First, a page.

These cylinders should NOT be dry fired. The pins are relatively soft and designed to slowly mushroom. This is because the hammer isn't designed to hit a floating pin but the relatively soft copper cap. They don't last forever even if not dry fired.

Quote:
5 Does the Kirst's non-rotating back plate rattle or is it very tight fitting? What about the R&D rotating back plate?
Don't know about the Kirst, but the R&D is loosie-goosie. Has to be to keep it from binding.

Quote:
6. Is the finish on the Kirst design of high quality? What about the R&D design? I've heard several people complain that the fluted version of the R&D design looks like an amateur with a Dremel tool carved the flutes.
Don't know about the Kirst. The R&D is adequate. Fit fine. Shoots great! Have seen the fluted cylinder. It's awful.

Quote:
7. What kind of ROA do you have and does the finish on your conversion cylinder match the finish of your ROA.
High gloss stainless fixed sights. No, but it's good enough.

Quote:
8. Finally, what did you pay for your conversion cylinder and did it drop right into your ROA and function without problem?
About $230 four years ago.

[/QUOTE]

.
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Old January 31st, 2009, 05:19 PM   #3
 
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Another Question

I have a question about conversion cylinders as well. Are the firing pins spring loaded or free floating on the various cylinders being made?

Thanks,
ADP3
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Old February 2nd, 2009, 07:28 AM   #4
 
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Quote:
Originally Posted by ADP3 View Post
I have a question about conversion cylinders as well. Are the firing pins spring loaded or free floating on the various cylinders being made?

Thanks,
ADP3
This thread might help: Ruger Old Army - CONVERSION CYLINDERS - Kirst vesus R&D
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Old February 2nd, 2009, 07:30 AM   #5
 
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mousegun...thank you for your reply and detail. appreciate it!
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Old April 27th, 2009, 07:45 PM   #6
 
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I just went through the Kirst website. Their product is nickel plated. For an extra $50 they will give it a matt finish.

The R&D one at Midway says it's made from 4140 and 4150 steel. Both of those are chromaloy IIRC. 4150 is some seriously tough steel too; very difficult to machine.

I did not know theses things even existed! And they only cost a bit more than double what I paid for the gun!

My question: Are they worth it? Can you get the cylinder off, take it apart, use a stick to push out the empties, but in new cartridges, put the parts back together and then put the unit back into the gun faster than you can reload the cylinders with BP?
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Old April 27th, 2009, 10:34 PM   #7
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Quote:
Originally Posted by ClemBert View Post
...It is my understanding that a conversion cylinder should not be used on BP revolvers made with a brass frame. While rare, there are some early model (circa 1973) ROA revolvers with brass frames...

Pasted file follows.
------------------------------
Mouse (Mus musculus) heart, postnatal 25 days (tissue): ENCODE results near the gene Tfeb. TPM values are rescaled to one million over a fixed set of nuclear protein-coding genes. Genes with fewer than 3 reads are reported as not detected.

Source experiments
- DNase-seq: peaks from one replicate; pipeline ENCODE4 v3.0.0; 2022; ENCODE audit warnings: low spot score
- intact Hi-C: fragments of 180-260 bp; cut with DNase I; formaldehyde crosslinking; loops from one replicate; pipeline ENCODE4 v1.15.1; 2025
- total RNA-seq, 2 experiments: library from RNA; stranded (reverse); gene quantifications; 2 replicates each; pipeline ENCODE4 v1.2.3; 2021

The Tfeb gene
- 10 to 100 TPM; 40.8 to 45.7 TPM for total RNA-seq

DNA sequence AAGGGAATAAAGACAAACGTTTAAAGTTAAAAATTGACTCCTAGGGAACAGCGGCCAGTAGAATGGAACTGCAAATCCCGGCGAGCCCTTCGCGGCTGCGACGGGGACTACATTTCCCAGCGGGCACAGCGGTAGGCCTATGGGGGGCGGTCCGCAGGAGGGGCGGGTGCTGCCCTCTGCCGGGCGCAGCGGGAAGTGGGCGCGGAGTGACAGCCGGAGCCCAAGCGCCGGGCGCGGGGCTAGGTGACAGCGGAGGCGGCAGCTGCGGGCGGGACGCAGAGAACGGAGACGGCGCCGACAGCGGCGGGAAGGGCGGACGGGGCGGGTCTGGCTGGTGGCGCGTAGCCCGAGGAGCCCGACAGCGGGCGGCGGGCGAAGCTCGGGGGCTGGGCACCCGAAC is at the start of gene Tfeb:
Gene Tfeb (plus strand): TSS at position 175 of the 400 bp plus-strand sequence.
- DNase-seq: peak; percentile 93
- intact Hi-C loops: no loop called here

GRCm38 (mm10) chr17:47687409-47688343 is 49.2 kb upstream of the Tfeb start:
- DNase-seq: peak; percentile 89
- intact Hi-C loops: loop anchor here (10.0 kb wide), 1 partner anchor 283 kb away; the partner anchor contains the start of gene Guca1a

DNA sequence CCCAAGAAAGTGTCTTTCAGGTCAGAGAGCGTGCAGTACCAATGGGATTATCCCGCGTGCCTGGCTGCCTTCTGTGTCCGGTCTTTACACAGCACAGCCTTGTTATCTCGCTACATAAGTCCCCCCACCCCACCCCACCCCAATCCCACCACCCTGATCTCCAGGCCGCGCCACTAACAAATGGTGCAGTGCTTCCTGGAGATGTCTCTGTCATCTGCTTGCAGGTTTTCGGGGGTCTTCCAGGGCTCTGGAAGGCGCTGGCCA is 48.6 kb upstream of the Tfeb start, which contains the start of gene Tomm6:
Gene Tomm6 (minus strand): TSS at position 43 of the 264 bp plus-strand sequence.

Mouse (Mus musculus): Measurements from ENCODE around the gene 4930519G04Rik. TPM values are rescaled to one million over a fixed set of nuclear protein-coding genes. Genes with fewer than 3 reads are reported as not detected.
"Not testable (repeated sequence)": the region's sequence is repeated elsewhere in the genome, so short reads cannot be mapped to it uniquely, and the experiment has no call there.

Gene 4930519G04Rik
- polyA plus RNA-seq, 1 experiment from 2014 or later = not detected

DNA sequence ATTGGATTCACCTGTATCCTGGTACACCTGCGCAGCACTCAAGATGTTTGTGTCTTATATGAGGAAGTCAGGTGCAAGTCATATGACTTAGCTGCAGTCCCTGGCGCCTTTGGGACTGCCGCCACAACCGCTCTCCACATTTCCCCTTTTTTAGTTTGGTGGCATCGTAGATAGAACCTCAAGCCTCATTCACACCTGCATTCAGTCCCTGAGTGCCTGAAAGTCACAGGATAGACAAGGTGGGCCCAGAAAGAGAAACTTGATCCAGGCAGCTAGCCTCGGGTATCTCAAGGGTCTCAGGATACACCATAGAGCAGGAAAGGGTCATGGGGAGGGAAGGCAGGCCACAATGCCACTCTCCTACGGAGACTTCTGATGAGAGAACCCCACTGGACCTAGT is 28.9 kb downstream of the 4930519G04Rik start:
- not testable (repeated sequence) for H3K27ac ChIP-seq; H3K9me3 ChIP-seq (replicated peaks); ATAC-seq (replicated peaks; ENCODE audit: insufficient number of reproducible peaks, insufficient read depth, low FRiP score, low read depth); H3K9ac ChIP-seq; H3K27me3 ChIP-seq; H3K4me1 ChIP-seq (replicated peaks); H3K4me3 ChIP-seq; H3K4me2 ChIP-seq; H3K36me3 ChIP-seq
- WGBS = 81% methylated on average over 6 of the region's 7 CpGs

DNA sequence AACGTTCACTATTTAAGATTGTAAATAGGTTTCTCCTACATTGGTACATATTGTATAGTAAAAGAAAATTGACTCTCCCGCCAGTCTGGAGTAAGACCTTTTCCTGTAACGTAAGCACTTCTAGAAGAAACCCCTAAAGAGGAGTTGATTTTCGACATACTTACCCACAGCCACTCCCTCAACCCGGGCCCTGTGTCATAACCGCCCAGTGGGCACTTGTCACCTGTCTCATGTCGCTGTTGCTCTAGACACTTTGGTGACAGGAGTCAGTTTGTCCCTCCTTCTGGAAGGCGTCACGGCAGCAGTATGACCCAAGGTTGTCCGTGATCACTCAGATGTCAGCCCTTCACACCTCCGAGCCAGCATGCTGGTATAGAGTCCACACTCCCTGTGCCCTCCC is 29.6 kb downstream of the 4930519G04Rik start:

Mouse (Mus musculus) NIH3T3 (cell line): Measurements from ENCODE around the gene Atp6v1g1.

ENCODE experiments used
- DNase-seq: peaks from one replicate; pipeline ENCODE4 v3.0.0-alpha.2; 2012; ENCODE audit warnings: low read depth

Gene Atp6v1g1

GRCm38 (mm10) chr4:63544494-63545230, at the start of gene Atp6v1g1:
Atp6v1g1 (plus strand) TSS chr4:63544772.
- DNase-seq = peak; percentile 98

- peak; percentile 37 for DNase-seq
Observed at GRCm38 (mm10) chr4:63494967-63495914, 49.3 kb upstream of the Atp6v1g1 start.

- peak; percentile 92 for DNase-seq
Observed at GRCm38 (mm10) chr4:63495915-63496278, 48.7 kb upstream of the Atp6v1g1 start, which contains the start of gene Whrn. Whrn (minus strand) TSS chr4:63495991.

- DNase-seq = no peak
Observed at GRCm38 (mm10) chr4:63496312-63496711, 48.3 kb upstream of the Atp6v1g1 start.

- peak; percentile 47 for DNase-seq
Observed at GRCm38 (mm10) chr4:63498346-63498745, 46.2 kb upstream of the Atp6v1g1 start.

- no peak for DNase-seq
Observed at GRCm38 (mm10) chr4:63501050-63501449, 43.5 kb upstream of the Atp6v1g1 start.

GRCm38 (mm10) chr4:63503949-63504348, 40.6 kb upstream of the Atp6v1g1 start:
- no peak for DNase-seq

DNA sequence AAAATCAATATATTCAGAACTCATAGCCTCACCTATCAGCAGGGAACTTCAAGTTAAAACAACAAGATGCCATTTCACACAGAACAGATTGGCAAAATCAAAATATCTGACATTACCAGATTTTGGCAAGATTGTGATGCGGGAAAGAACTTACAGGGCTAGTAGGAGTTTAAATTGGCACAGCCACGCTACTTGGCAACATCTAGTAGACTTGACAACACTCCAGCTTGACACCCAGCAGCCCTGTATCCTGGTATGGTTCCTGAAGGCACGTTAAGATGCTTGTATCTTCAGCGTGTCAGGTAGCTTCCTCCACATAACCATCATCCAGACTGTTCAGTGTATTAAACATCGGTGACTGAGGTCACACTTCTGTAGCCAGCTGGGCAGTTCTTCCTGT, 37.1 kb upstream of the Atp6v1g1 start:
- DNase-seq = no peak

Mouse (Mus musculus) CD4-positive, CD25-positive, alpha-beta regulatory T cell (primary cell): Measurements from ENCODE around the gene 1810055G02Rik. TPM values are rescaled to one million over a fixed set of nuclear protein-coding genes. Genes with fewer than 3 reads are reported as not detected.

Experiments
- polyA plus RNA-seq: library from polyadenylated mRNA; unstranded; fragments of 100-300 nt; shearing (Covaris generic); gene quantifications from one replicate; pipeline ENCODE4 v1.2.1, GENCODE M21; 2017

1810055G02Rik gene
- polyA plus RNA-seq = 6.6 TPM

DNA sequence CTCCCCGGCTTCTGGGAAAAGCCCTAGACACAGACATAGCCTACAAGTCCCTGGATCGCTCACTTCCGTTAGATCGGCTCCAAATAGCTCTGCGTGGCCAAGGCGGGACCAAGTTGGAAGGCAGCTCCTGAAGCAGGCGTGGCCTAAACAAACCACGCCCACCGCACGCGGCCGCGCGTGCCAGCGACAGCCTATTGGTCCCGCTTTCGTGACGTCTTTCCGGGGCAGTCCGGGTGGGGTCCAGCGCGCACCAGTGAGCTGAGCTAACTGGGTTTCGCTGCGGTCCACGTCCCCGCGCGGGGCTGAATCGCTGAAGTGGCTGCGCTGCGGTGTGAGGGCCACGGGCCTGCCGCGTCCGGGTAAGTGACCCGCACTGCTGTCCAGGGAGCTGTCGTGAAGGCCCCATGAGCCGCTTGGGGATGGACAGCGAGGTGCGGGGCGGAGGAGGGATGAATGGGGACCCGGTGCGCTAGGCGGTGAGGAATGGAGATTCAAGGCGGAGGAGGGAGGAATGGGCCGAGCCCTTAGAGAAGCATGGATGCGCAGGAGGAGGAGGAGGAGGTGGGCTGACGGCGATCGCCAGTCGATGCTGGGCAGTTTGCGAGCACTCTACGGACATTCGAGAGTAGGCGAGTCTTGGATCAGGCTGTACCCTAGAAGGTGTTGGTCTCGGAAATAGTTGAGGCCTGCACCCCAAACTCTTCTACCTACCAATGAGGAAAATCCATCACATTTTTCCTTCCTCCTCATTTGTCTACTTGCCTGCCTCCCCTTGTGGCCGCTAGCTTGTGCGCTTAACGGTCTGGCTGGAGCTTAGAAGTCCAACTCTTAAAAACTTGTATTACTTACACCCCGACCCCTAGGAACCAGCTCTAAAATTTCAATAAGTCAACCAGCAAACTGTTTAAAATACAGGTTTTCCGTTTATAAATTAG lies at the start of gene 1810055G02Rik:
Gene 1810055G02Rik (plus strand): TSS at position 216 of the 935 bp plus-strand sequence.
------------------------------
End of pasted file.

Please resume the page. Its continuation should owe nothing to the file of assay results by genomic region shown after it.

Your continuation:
You are confusing frame with grip frame. There were some earlier ROA revolvers made with brass grip frames, but the main frames were steel.
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Old April 28th, 2009, 05:31 AM   #8
 
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Quote:
Originally Posted by Drew458 View Post
My question: Are they worth it? Can you get the cylinder off, take it apart, use a stick to push out the empties, but in new cartridges, put the parts back together and then put the unit back into the gun faster than you can reload the cylinders with BP?
Quick answer, YES!

Long Answer, You should only be using so called "cowboy" loads in these cylinders. I haven't loaded a cowboy load yet that has swelled the brass so much it even takes a stick to push the emptys out. Just remove from the gun and tip and they all slide out. You can get a much stronger load loading the BP cylinder if you are concerned about energy.

I use mine for CAS when I am in the mood for shells instead of cap and ball. Work great and I love the old 3 screw action. Last year we had 2 reload matches where you fire both pistols empty and then reload one and fire through again. I placed second in one in the whole field due to cylinder switch. Those gamers with tricked out Vaqueros sure turned green watching that
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Old April 7th, 2012, 10:50 AM   #9
 
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Thr Kirst has one firing pin that remains a 12 o'clock and a flat part on the back plate sits at 6 o'clock,goes in easy and no rattle.Wonder if a part of the back plate could be cut out to create a loading gate since it is stationary?
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Old April 7th, 2012, 11:58 AM   #10
 
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I know nothing about the Kirst. I purchased the R&D for around $230 and was perfectly satisfied with quality, fit, and performance. I believe mine to be stainless...it matched my stainless ROA perfectly as far as I'm concerned...looks great, feels great. It is not sloppy, and it was a true "drop in" for my ROA. No modifications or adjustments were needed...took it out of the box, dropped it in and began enjoying my ROA in a different way. Before I purchased mine I did read that others had issues with it not being a true "drop in" but I took the chance and in my case it worked out. It cannot be dry fired for reasons previously stated...it is a six shot but should be carried on an empty chamber not fully loaded. I cannot speak for others, but for me, loading it is quicker with the cartridge cylinder than it is with cap and ball. It's not a replacement for the cap and ball in my case, it's just another way to enjoy the same pistol. I'm glad I bought the R&D ...mine is well made....and a lot of fun to play with. I also agree with the earlier advice to use cowboy loads only, although I personally would not be afraid of a hotter load, but I don't find a need or reason to do that....and the R&D instructions recommend Cowboy Loads only. I did not get the fluted cylinder because I wanted to keep the looks of standard ROA. I have heard a lot of complaints about the fluted looking bad though. I feel that having the conversion cylinder with my pistol enhances the gun by giving me options at the range....can't have enough toys